The original "Ed" pilot made was when the show was going to be a half hour show called "Stuckeyville" and yes, it provided the flashback footage at the beginning of the "Ed" pilot. It's never surfaced anywhere as far as I know.
Shows I really want to come out on DVD (any hope for any of these?): Mysterious Ways, the USA version of Touching Evil, The Unusuals
I think the music rights are the biggest reason a great show like The Wonder Years is still not on DVD. It's a damn shame because it's one of those show where I can watch forever.
Premium cable shows generally sell huge on DVD because, generally, the only other option was to subscribe to the channel.Otherwise buying TV shows on DVD is viewed as kind of a luxury item. You are talking usually 40-60 bucks per season, and then multiple seasons. I really want the Shield, loved the show. But I'd want the whole thing and seven seasons is a little pricey.Some of the reality show previews are worse then others. With shows like Ice Road Truckers, very little actually happens during the show. So the only clips they have are of pretty much the only significant things that happen in the episode. Drove me crazy during the Will Ferrell Man vs. Wild episode, because Ferrell was relatively serious during the show and only a handful of times was he particularly funny, and usually only briefly. So of course every commercial break previewed his next one-liner, and since they were one-liners it constituted the entire scene.It's not as bad with shows like Survivor, or other manufactured reality competitions, because they manufacture a lot of activities for them to do.
My guess for why TV on DVD sales might be down would be how they release DVDs after a show has ended. I was so angry after buying all of Homicide on DVD, then they released the big filing cabinet box set with extra features. Ugh! I didn't buy The Wire on DVD until it was all over because I didn't want to find out later it was released with a special box set.
Count me in as one who would buy the "Ed" DVDs as soon as they came out. Kind of hard to believe that at the time of the series, they didn't figure out that music rights for DVD would be key. They even changed their theme song in the second season because NBC wanted to own rights to all of their theme songs (and changed it back to Foo Fighters for the 3rd season).The whole music rights thing seems like another case of shortsightedness on the part of the music industry. As rkex said, "Ed" (like so many other shows) introduced people to a lot of great music. It could still be doing that on DVD, if they'd just clear the rights, already.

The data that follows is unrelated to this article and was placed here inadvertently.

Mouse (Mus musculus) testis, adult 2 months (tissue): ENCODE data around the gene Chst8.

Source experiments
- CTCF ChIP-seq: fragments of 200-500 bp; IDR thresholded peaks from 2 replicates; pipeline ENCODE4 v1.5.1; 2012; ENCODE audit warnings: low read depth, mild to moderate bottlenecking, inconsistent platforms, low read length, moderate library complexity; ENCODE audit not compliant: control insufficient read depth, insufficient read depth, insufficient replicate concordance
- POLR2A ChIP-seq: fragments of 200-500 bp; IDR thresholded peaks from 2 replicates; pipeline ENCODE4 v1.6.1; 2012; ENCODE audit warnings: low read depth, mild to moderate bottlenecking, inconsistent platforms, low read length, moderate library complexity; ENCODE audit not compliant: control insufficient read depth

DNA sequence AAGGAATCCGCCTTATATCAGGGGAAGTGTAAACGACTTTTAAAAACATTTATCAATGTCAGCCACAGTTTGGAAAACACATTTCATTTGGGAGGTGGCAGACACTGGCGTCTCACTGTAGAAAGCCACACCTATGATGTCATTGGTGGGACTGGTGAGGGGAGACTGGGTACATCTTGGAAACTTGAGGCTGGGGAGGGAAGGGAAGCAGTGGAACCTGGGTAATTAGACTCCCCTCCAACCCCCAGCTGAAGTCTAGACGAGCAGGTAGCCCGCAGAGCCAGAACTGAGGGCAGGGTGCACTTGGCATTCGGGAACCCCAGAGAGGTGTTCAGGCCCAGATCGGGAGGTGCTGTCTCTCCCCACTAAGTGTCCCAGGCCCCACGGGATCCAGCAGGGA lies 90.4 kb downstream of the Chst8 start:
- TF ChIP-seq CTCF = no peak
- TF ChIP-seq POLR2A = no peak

There's a site called TVshowsonDVD.com that does a pretty good job of tracking status, and will even send you an e-mail if there's a development regarding a show in which you've expressed an interest. I asked there about the British version of Life On Mars and got a note when they finally worked out their music-rights issues.
Well, Netflix lets you watch the seasons on DVD for a decent price, so that's what I do. I BUY the shows that I am pretty sure I'd want to keep forever, but I don't feel obligated to plunk down $40-60 for a show that I turn out not to like all that much in the end, just because it was on cable and I am curious about the premise.Also, the sci-fi shows tend to be really effing expensive to buy in DVD sets.
Looking at what happened to the DVD releases Hill Street Blues and NYPD Blue, it really is kind of a miracle that all seven seasons of Homicide managed to be released on DVD. I never would've guessed that Homicide would sell better than those two much more popular and equally adored series.